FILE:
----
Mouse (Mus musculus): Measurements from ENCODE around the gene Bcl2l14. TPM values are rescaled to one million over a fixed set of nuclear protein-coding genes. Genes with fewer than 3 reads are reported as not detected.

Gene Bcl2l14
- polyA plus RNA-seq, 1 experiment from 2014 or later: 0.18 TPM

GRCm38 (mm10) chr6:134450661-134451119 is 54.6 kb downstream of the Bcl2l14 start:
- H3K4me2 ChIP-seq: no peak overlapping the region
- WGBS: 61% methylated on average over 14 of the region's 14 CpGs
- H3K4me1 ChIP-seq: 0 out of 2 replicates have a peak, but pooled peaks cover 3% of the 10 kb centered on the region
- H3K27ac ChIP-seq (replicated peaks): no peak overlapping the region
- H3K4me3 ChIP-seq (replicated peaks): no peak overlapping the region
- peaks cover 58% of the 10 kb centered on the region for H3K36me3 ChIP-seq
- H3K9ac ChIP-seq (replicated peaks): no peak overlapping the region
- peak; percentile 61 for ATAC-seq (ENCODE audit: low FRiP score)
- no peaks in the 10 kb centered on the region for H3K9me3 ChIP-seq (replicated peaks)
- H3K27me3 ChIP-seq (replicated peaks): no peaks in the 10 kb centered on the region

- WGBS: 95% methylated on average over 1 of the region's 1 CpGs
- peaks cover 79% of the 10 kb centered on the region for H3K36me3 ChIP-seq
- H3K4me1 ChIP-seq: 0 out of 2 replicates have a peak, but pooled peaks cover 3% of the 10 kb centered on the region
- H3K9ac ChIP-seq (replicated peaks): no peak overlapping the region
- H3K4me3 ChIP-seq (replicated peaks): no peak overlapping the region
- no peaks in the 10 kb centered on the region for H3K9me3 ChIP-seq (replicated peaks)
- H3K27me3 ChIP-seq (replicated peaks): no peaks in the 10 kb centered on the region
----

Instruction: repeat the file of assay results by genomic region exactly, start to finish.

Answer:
Mouse (Mus musculus): Measurements from ENCODE around the gene Bcl2l14. TPM values are rescaled to one million over a fixed set of nuclear protein-coding genes. Genes with fewer than 3 reads are reported as not detected.

Gene Bcl2l14
- polyA plus RNA-seq, 1 experiment from 2014 or later: 0.18 TPM

GRCm38 (mm10) chr6:134450661-134451119 is 54.6 kb downstream of the Bcl2l14 start:
- H3K4me2 ChIP-seq: no peak overlapping the region
- WGBS: 61% methylated on average over 14 of the region's 14 CpGs
- H3K4me1 ChIP-seq: 0 out of 2 replicates have a peak, but pooled peaks cover 3% of the 10 kb centered on the region
- H3K27ac ChIP-seq (replicated peaks): no peak overlapping the region
- H3K4me3 ChIP-seq (replicated peaks): no peak overlapping the region
- peaks cover 58% of the 10 kb centered on the region for H3K36me3 ChIP-seq
- H3K9ac ChIP-seq (replicated peaks): no peak overlapping the region
- peak; percentile 61 for ATAC-seq (ENCODE audit: low FRiP score)
- no peaks in the 10 kb centered on the region for H3K9me3 ChIP-seq (replicated peaks)
- H3K27me3 ChIP-seq (replicated peaks): no peaks in the 10 kb centered on the region

- WGBS: 95% methylated on average over 1 of the region's 1 CpGs
- peaks cover 79% of the 10 kb centered on the region for H3K36me3 ChIP-seq
- H3K4me1 ChIP-seq: 0 out of 2 replicates have a peak, but pooled peaks cover 3% of the 10 kb centered on the region
- H3K9ac ChIP-seq (replicated peaks): no peak overlapping the region
- H3K4me3 ChIP-seq (replicated peaks): no peak overlapping the region
- no peaks in the 10 kb centered on the region for H3K9me3 ChIP-seq (replicated peaks)
- H3K27me3 ChIP-seq (replicated peaks): no peaks in the 10 kb centered on the region